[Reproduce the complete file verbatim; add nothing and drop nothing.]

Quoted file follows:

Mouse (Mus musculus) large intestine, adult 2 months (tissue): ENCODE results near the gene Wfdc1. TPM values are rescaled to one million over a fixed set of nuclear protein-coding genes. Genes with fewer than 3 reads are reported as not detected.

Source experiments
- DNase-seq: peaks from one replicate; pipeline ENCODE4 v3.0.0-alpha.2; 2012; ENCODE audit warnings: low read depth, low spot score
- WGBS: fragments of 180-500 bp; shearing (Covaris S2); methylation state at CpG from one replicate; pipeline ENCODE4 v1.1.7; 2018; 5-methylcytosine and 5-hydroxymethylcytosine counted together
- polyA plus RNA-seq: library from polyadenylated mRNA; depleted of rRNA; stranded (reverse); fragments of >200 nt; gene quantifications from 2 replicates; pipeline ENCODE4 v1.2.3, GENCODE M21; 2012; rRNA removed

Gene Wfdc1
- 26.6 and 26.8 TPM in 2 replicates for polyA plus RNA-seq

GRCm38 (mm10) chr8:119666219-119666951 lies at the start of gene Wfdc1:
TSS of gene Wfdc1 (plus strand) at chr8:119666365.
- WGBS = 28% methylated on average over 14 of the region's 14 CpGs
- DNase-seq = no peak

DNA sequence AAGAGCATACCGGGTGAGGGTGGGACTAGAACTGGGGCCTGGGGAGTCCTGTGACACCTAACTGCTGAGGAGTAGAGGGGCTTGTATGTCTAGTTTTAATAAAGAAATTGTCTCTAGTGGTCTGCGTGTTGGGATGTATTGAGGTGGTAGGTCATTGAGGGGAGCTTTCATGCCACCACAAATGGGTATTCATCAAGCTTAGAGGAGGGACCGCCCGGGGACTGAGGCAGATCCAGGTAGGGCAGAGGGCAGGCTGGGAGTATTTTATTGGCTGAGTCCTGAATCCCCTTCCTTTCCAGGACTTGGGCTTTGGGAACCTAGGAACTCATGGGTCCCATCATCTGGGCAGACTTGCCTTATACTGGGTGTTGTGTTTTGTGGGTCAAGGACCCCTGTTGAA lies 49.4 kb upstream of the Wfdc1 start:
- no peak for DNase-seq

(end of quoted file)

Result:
Mouse (Mus musculus) large intestine, adult 2 months (tissue): ENCODE results near the gene Wfdc1. TPM values are rescaled to one million over a fixed set of nuclear protein-coding genes. Genes with fewer than 3 reads are reported as not detected.

Source experiments
- DNase-seq: peaks from one replicate; pipeline ENCODE4 v3.0.0-alpha.2; 2012; ENCODE audit warnings: low read depth, low spot score
- WGBS: fragments of 180-500 bp; shearing (Covaris S2); methylation state at CpG from one replicate; pipeline ENCODE4 v1.1.7; 2018; 5-methylcytosine and 5-hydroxymethylcytosine counted together
- polyA plus RNA-seq: library from polyadenylated mRNA; depleted of rRNA; stranded (reverse); fragments of >200 nt; gene quantifications from 2 replicates; pipeline ENCODE4 v1.2.3, GENCODE M21; 2012; rRNA removed

Gene Wfdc1
- 26.6 and 26.8 TPM in 2 replicates for polyA plus RNA-seq

GRCm38 (mm10) chr8:119666219-119666951 lies at the start of gene Wfdc1:
TSS of gene Wfdc1 (plus strand) at chr8:119666365.
- WGBS = 28% methylated on average over 14 of the region's 14 CpGs
- DNase-seq = no peak

DNA sequence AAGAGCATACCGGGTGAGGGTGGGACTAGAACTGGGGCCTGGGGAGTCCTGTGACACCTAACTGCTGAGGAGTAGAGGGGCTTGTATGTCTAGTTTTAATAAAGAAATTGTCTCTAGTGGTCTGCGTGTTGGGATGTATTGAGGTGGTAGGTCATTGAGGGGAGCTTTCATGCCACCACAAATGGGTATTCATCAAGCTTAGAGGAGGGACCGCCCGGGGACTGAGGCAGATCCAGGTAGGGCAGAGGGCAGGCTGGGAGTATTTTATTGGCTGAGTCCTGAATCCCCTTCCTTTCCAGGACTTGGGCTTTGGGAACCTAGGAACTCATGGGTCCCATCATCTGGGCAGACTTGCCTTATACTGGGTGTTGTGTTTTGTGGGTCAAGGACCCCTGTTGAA lies 49.4 kb upstream of the Wfdc1 start:
- no peak for DNase-seq